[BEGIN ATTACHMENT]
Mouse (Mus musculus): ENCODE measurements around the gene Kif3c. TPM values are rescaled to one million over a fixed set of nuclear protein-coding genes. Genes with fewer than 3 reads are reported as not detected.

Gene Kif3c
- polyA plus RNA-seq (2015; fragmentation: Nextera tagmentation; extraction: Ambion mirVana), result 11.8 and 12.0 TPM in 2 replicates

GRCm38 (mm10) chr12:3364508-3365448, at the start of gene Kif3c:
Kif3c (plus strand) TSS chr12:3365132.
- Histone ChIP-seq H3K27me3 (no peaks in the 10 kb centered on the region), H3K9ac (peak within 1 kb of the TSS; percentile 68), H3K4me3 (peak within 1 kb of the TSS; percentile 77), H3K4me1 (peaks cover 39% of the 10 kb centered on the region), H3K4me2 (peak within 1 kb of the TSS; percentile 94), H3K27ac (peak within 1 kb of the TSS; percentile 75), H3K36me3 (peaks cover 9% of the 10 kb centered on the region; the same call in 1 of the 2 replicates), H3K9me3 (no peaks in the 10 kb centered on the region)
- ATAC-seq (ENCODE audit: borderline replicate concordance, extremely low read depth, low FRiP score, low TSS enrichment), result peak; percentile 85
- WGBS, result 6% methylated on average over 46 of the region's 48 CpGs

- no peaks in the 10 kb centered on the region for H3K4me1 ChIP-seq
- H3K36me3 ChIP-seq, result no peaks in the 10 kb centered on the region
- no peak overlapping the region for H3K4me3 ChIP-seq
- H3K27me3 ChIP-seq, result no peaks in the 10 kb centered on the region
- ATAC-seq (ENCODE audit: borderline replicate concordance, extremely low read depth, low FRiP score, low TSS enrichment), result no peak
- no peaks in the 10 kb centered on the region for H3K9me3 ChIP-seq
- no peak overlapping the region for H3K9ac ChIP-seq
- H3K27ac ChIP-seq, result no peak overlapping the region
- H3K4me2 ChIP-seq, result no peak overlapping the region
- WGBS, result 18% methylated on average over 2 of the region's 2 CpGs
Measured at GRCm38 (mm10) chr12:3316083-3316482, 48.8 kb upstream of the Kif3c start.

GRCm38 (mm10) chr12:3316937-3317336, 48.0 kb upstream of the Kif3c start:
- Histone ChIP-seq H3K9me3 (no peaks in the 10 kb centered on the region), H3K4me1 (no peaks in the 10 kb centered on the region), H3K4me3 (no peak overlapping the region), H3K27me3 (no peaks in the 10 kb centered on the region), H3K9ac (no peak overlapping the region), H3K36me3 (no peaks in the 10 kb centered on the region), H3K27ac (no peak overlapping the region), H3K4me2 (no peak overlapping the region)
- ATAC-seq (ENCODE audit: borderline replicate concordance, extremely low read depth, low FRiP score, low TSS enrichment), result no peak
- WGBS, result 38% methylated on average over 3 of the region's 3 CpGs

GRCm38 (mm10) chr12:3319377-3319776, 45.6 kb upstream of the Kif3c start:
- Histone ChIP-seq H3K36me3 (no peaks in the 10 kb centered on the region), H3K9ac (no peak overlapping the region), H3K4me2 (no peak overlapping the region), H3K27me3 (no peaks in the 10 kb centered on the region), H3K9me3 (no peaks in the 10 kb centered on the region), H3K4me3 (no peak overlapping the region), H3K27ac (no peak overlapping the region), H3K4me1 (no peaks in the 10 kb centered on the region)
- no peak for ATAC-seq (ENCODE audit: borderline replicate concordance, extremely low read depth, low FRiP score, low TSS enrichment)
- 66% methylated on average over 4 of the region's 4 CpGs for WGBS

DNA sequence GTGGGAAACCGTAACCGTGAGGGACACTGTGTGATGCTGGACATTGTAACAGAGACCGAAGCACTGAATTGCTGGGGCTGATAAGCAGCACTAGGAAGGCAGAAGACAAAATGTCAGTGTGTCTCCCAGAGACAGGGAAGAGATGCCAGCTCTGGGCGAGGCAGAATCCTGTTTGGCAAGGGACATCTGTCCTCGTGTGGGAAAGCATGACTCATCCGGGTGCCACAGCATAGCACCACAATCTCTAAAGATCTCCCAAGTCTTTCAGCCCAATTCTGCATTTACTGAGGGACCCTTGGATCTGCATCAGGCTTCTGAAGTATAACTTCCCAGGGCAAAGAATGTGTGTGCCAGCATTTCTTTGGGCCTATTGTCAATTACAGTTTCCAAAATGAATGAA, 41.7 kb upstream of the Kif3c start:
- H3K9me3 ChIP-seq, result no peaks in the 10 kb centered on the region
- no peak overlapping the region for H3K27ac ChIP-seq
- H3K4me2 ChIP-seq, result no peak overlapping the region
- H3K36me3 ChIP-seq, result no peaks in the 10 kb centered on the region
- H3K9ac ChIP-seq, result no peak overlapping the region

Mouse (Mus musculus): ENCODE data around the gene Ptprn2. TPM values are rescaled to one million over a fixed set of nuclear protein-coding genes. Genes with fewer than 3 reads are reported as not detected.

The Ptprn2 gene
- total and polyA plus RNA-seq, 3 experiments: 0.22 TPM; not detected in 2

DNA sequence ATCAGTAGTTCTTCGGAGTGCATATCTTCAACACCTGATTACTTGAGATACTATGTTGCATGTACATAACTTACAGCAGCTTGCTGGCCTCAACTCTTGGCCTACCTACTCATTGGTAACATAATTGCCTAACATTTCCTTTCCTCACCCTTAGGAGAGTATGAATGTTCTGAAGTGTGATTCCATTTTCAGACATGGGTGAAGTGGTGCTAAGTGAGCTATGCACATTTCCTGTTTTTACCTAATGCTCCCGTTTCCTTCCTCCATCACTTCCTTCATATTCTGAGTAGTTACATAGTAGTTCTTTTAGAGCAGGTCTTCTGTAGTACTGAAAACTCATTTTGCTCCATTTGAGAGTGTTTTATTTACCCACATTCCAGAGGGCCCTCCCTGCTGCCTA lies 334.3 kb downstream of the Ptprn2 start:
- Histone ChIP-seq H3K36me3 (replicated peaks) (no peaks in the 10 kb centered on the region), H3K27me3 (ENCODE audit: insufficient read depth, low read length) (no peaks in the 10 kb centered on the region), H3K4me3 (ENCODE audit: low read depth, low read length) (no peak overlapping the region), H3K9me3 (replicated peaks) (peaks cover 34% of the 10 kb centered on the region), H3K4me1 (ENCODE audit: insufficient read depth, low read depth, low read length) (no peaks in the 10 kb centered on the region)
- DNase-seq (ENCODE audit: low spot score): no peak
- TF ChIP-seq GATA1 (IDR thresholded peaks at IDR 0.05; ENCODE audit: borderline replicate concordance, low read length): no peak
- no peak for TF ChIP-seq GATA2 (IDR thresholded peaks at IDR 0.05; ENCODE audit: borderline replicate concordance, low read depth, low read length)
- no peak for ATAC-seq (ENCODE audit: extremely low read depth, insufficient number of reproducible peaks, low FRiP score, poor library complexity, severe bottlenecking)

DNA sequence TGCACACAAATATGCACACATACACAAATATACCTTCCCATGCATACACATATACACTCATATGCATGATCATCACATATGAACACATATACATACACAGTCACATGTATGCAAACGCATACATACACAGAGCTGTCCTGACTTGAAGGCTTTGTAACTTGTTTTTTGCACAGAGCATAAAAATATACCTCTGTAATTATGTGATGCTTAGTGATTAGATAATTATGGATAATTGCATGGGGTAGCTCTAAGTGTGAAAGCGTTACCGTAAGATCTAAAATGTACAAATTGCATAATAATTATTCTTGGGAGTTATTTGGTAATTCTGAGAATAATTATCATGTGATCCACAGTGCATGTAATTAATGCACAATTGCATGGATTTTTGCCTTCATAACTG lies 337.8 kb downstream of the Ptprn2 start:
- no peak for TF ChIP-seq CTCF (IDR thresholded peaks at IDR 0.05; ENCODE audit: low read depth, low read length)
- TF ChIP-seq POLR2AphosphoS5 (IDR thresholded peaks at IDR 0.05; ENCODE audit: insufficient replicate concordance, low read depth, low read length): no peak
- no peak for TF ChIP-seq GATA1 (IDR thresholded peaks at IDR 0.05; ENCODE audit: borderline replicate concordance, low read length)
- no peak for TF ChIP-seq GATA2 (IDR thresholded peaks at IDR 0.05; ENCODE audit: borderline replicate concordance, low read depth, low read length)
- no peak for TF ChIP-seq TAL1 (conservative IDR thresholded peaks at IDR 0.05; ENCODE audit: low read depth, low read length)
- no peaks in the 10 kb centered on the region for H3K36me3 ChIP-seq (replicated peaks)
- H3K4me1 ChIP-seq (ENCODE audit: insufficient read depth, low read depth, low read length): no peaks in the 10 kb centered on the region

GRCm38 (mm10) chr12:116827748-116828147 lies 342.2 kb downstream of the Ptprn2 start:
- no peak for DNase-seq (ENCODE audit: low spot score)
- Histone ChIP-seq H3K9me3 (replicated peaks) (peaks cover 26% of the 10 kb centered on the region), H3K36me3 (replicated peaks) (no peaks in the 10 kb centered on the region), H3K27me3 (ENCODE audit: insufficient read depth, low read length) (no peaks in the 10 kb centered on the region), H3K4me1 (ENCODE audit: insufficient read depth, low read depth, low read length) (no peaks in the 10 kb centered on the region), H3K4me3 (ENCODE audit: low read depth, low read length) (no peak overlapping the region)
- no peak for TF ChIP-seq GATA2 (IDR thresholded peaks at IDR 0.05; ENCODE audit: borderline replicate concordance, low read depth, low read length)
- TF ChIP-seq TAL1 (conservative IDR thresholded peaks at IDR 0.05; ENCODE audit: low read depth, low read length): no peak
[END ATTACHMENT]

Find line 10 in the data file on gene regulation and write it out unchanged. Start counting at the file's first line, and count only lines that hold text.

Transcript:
- H3K36me3 ChIP-seq, result no peaks in the 10 kb centered on the region